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CHRISTOPHER TAYLOR'S BOOKS

Monday, October 01, 2012

WHY THE POLLS ARE SO WRONG LATELY

"Finding and surveying a representative sample has become much, much harder to do."

I have read several interviews with pollsters saying roughly the same thing: we know our data isn't 100% accurate right now, but we're doing the best we can, because we get mostly Democrats answering our polls.  And data lately has been supporting this complaint.
As I am registered independent every polling organization on earth is desperate to learn what I think on major elections (and every push polling politician thinks I don't know what I want to vote for), so I get a lot of phone calls this time of year from pollsters.  Its very annoying, and I hang up on them with only a very brief complaint.
For a long time I've figured most people answer and do the little poll to feel important, or wanted, or felt guilty about hanging up on someone, but lately it seems like I am not the only one that's annoyed with the calls, and with polls in general.
The Pew Research Center recently reported that about 90% of Americans refuse to answer polls.  In 1997, as the chart above shows, around 40% would answer a poll, and today, just around 10% do.  In fact, they are having a hard time even contacting the adult in the house.
There are a few things that make a difference here for pollsters.  First, many people have dumped their land line telephones and have cell phones instead.  Those are tougher for pollsters to reach, although not as bad as a few years back when I first wrote about this.
Second, caller ID has become far more standard than it was fifteen years ago.  You could get it then, but it was expensive and required a separate device.  Not many had it in 1997, but today its built into most phones and significantly cheaper.  If you see a number you don't recognize or clearly a polling organization, most people tend to skip it.
And third, many big polling companies are shifting away from hiring someone to handle polls in person and are using computer driven recordings instead.  Nobody likes those, except for the companies who use them (because they are cheaper than a person).  They not only are annoyingly impersonal, causing people to feel more comfortable just hanging up, but they often take so long to answer that you think nobody is there and hang up before they start talking.
Finally, I think people are kind of sick of polls.  We get hammered with poll results every day, we get inundated with pollsters this time of year, and the press treats polls as news; I don't think anybody really likes that except hardcore political junkies.  With the lower and lower opinion of news reporting, I think people just are tired of the polling and want nothing to do with it.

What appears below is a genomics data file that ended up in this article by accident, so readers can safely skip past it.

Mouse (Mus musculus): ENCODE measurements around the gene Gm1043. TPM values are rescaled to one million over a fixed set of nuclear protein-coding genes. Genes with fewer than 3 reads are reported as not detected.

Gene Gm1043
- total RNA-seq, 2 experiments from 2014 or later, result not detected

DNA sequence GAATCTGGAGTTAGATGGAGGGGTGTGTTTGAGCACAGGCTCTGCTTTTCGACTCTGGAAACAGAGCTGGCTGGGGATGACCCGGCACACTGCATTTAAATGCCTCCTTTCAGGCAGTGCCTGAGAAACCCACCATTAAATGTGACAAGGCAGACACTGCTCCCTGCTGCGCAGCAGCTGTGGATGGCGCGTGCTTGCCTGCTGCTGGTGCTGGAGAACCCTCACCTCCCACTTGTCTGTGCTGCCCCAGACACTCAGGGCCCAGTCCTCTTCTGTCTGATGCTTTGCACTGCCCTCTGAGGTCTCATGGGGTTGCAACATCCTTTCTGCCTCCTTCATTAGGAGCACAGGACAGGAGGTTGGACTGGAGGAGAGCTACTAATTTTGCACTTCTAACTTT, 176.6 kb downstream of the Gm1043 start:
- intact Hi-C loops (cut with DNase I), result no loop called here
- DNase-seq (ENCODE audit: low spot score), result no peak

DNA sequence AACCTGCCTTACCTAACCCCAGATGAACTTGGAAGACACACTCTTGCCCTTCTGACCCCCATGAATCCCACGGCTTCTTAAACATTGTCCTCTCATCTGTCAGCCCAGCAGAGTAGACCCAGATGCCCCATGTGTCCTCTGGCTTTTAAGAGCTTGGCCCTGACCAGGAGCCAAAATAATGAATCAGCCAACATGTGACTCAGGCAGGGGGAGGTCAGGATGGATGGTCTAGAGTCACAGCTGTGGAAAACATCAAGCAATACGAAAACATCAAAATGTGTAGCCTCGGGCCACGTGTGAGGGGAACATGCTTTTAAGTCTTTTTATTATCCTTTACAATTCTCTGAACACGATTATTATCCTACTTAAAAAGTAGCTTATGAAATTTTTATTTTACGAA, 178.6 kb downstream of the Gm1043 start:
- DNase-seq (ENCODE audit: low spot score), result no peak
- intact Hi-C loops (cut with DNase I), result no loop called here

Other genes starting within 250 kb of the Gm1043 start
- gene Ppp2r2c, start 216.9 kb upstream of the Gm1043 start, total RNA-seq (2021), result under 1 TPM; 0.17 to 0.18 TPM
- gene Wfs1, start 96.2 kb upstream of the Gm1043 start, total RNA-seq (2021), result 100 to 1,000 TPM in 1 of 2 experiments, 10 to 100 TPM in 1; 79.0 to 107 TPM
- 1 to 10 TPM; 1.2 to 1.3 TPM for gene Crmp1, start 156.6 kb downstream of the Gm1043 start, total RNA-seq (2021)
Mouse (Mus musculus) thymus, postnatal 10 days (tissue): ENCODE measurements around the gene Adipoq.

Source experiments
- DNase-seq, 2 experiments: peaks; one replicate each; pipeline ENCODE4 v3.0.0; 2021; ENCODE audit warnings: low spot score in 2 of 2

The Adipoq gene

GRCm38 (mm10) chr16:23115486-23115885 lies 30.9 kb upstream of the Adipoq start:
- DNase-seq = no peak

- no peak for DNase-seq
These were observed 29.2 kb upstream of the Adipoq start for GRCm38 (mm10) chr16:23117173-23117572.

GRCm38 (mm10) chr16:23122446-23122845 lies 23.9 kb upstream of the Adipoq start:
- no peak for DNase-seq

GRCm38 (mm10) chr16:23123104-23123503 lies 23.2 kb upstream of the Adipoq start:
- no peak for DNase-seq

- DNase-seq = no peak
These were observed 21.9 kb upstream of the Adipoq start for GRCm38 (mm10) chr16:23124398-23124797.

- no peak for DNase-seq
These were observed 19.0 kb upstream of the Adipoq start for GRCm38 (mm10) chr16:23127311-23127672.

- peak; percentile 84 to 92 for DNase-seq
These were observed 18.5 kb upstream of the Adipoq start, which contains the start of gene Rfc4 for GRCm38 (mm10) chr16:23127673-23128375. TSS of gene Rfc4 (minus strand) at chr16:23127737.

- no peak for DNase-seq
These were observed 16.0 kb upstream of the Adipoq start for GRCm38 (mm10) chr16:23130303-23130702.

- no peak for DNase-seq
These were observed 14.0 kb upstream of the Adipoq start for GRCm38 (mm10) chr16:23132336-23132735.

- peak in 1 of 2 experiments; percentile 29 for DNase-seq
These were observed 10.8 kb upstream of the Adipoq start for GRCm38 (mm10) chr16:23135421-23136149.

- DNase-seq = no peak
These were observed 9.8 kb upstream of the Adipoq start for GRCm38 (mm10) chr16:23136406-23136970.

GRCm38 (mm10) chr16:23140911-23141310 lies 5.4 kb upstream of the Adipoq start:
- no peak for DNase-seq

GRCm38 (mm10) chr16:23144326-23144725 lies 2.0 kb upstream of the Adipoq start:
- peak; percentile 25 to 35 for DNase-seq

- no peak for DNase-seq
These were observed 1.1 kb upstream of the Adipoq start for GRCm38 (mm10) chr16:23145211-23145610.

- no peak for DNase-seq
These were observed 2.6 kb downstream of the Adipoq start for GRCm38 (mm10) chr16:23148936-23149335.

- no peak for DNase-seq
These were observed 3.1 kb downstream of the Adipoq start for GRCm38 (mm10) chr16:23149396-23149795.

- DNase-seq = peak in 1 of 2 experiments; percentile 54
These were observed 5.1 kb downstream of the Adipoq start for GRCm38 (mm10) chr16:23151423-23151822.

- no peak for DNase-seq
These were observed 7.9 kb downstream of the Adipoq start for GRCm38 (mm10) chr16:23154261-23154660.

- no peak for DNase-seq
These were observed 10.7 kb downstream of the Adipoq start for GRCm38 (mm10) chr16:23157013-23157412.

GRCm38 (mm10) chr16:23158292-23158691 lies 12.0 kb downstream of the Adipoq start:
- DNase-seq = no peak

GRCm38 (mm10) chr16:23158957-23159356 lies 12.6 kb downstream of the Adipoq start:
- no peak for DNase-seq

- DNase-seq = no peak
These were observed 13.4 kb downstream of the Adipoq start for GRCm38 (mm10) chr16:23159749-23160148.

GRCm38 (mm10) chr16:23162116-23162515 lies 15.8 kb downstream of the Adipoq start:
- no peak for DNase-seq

If Pew's data is representative - and I'm certain it is - of all polling companies, then that means their data is almost completely worthless, even as far as trends.  The sample is too messed up, too unrepresentative of humanity to get the job done.  And get this: houses registered to vote are even less likely to answer pollsters. The point of these polls is to predict how elections will turn out, but if most people - by a large margin - don't want anything to do with your polling, particularly people more likely to vote, then you aren't learning anything useful.
According to Pew's data, the more educated a household is, the less likely it is to answer a poll.  However, the poorer and more likely to be unemployed, the more likely you are to answer.  Also, minorities are more likely to answer a poll than whites.  The more connected to a variety of information sources such as the internet, the less likely they were to answer.  The more religious or active, in sports or volunteer work, the less likely they were to answer a poll as well.
In other words, according to Pew's data, the more Democrat you are, the more likely you are to answer a poll, but the more active and likely to vote you are, the less likely.  So the data being collected not only shifts heavily toward Democrats, but away from voters. So the polling information is nearly useless.
To me, that's great news, assuming it is broadly representative.  I have always disliked polling.  Its too easy to misuse, too easy to skew, and too often a method of manipulating rather than studying public opinion.  The whole idea of polling is to predict the future, like reading tea leaves or creating star charts.  Its nonsense which has recently been very carefully and systematically done to often coincide with what happens (but not always, and some polls are nearly useless, such as exit polling data).  The less we rely on these things, the better.
But what it also means is that these polling organizations aren't as excessively in the tank for the Democrats as it seems.  They aren't deliberately oversampling Democrats over and over again, they're just using the data they get which tends to heavily oversample Democrats.
And what it also means is that people are in for a big surprise come November, because what we're seeing in these polls has only vague, coincidental relationship with reality.  What exactly that means in the end, we'll see, but I think there's going to be a lot of shocked, horrified, and distraught faces on TV come November.

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